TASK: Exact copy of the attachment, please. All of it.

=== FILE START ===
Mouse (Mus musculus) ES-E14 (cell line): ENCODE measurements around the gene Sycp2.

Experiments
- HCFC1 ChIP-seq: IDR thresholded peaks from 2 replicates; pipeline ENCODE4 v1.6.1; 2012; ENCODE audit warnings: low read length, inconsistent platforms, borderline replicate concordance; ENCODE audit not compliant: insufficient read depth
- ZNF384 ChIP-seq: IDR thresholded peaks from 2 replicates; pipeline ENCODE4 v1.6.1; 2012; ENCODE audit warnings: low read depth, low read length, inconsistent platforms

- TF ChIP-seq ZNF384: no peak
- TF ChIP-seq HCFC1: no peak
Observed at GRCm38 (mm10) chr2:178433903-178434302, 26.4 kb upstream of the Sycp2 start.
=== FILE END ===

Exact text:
Mouse (Mus musculus) ES-E14 (cell line): ENCODE measurements around the gene Sycp2.

Experiments
- HCFC1 ChIP-seq: IDR thresholded peaks from 2 replicates; pipeline ENCODE4 v1.6.1; 2012; ENCODE audit warnings: low read length, inconsistent platforms, borderline replicate concordance; ENCODE audit not compliant: insufficient read depth
- ZNF384 ChIP-seq: IDR thresholded peaks from 2 replicates; pipeline ENCODE4 v1.6.1; 2012; ENCODE audit warnings: low read depth, low read length, inconsistent platforms

- TF ChIP-seq ZNF384: no peak
- TF ChIP-seq HCFC1: no peak
Observed at GRCm38 (mm10) chr2:178433903-178434302, 26.4 kb upstream of the Sycp2 start.